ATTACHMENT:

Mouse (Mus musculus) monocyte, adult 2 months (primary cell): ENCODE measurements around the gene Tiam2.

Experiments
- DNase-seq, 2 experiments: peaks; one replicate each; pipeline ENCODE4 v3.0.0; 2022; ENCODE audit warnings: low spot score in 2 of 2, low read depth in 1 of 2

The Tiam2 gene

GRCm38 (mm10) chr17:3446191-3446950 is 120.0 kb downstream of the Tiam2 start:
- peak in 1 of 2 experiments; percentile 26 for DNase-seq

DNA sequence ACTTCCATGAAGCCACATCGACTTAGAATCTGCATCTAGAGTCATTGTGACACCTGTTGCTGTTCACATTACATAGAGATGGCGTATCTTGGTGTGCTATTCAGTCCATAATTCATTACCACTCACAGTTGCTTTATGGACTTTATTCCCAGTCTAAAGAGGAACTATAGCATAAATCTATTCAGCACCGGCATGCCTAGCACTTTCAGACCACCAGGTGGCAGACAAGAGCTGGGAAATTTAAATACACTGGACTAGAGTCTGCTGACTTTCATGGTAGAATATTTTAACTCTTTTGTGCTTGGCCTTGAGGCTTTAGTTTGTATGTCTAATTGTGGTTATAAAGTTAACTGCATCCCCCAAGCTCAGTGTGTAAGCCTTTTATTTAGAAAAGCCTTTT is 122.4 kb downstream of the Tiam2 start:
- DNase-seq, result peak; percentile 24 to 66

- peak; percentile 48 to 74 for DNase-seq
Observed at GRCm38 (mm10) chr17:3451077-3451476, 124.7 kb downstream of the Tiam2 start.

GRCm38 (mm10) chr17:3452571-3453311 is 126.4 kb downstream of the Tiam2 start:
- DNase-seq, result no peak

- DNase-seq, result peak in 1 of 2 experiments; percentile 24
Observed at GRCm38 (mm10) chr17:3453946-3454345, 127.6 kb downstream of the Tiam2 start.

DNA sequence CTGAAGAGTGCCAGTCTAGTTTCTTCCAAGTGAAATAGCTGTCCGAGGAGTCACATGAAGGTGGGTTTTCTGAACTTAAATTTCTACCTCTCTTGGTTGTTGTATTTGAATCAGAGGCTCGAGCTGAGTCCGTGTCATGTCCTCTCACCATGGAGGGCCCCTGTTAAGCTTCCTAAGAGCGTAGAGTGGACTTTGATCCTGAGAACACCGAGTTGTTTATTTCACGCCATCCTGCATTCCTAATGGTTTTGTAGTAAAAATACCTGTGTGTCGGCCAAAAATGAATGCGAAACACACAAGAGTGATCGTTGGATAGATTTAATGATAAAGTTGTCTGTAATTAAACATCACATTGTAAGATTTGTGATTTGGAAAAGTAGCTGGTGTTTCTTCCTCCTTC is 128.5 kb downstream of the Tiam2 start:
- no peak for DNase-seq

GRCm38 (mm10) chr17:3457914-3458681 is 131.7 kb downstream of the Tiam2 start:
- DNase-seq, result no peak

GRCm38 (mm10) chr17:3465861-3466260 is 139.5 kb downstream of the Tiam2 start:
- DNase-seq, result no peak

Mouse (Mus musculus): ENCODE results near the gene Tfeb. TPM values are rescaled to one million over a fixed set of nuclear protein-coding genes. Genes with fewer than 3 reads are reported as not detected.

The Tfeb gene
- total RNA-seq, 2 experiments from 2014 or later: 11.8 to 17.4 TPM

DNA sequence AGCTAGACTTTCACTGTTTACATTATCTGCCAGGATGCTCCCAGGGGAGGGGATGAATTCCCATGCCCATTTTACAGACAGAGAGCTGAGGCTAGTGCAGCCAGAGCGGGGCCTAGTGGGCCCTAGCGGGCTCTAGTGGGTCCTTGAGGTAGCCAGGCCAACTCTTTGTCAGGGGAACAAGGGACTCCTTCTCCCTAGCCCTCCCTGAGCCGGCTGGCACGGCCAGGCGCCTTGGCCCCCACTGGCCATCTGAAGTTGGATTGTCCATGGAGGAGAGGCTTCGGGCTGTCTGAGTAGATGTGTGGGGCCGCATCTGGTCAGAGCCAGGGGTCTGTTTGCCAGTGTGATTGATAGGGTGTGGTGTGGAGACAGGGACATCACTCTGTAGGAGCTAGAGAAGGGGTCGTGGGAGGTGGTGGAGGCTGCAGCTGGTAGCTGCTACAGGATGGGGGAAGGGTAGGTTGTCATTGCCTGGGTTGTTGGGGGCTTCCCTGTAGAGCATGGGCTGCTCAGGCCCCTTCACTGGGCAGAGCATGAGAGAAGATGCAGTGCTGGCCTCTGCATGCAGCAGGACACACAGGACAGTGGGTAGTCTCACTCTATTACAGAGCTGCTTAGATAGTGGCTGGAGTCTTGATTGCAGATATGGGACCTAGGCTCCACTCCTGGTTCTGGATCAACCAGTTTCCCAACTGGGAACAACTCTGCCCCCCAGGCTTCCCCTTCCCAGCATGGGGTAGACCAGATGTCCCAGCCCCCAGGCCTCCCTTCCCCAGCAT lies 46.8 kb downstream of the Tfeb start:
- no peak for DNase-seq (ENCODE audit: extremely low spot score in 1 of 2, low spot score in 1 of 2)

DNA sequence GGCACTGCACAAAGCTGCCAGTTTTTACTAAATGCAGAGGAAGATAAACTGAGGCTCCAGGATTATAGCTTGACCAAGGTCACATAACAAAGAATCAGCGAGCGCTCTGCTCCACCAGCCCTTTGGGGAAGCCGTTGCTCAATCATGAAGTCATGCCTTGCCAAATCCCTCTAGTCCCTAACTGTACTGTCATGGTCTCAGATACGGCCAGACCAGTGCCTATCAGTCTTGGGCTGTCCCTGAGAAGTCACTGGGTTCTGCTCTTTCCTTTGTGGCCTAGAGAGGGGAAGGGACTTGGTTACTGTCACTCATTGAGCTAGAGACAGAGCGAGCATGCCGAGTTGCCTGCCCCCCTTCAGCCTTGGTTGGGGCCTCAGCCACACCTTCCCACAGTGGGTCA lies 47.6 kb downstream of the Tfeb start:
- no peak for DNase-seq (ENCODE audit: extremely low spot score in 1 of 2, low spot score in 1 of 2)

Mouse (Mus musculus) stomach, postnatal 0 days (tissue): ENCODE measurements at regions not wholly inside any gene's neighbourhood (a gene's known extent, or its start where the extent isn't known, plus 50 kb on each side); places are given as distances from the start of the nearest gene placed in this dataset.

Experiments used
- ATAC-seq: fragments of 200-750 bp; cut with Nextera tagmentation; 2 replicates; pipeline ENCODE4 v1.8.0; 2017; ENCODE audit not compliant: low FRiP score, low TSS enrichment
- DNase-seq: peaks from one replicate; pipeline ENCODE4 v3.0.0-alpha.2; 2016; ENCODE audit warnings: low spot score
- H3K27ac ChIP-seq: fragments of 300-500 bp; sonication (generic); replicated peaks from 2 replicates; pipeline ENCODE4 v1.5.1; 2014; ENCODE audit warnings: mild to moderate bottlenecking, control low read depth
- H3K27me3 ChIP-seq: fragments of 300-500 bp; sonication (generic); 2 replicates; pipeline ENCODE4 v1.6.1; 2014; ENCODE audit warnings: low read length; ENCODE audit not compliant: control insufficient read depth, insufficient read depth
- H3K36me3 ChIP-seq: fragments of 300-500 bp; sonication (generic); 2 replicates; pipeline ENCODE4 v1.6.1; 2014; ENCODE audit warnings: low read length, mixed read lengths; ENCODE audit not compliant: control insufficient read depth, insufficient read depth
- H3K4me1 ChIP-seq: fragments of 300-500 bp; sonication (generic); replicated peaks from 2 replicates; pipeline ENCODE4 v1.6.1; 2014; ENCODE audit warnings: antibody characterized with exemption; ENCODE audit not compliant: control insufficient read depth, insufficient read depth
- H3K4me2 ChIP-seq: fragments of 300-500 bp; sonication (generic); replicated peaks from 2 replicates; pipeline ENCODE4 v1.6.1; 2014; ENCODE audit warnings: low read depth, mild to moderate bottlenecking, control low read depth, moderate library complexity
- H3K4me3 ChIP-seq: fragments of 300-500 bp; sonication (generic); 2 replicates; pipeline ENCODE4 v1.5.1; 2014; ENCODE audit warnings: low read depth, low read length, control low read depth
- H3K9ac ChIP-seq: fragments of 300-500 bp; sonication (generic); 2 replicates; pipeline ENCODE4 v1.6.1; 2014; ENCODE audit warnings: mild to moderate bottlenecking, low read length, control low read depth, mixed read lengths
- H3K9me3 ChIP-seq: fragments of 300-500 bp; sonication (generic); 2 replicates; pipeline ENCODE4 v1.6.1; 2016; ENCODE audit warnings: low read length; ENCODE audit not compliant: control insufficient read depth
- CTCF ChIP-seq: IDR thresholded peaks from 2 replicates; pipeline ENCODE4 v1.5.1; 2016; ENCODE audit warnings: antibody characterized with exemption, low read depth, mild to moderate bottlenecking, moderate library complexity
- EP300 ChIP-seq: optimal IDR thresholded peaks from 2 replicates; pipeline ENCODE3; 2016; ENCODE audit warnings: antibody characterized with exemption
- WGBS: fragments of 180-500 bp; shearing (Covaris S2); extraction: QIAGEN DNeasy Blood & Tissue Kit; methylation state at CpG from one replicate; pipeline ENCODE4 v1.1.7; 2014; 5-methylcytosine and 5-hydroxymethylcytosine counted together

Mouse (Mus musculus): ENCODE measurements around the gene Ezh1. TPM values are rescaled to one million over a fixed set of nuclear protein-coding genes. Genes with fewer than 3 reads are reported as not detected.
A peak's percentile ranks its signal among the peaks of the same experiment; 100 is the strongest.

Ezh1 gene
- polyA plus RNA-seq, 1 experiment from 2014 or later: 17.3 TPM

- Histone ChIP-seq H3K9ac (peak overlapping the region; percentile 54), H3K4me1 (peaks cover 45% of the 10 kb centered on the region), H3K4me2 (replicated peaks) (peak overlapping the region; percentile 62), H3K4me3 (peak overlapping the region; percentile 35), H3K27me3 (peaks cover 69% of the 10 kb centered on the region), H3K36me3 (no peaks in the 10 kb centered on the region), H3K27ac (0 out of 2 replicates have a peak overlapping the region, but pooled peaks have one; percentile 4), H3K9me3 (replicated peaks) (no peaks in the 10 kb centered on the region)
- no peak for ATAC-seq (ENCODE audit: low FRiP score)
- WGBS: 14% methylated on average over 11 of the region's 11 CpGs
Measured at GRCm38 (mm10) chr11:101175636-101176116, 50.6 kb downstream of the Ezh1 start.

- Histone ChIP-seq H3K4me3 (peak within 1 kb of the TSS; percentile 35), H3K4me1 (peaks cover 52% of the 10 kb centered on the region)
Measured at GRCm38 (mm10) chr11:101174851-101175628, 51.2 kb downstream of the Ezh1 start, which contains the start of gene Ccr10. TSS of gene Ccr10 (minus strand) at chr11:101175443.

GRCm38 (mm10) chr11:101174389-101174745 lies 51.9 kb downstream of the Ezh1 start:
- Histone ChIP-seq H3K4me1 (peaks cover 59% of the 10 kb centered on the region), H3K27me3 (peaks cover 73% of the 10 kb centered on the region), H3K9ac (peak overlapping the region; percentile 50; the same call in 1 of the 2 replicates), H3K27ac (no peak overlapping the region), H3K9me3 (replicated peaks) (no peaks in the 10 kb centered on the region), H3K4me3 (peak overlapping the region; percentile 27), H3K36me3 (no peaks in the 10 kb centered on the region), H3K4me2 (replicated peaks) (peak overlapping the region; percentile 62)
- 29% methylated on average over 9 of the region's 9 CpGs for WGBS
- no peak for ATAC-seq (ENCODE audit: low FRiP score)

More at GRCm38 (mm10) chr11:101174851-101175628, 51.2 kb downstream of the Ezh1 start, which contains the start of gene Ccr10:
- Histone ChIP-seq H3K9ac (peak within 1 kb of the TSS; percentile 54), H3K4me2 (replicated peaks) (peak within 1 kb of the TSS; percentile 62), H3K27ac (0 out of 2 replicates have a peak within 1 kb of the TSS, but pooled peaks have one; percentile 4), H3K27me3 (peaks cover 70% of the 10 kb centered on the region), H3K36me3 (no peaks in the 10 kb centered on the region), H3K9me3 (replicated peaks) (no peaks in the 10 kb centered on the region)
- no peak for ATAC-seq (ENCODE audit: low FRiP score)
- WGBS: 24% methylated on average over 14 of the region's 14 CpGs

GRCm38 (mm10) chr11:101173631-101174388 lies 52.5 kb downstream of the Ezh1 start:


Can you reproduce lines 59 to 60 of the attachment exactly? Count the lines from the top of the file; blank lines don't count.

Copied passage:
- no peak for ATAC-seq (ENCODE audit: low FRiP score)
- WGBS: 24% methylated on average over 14 of the region's 14 CpGs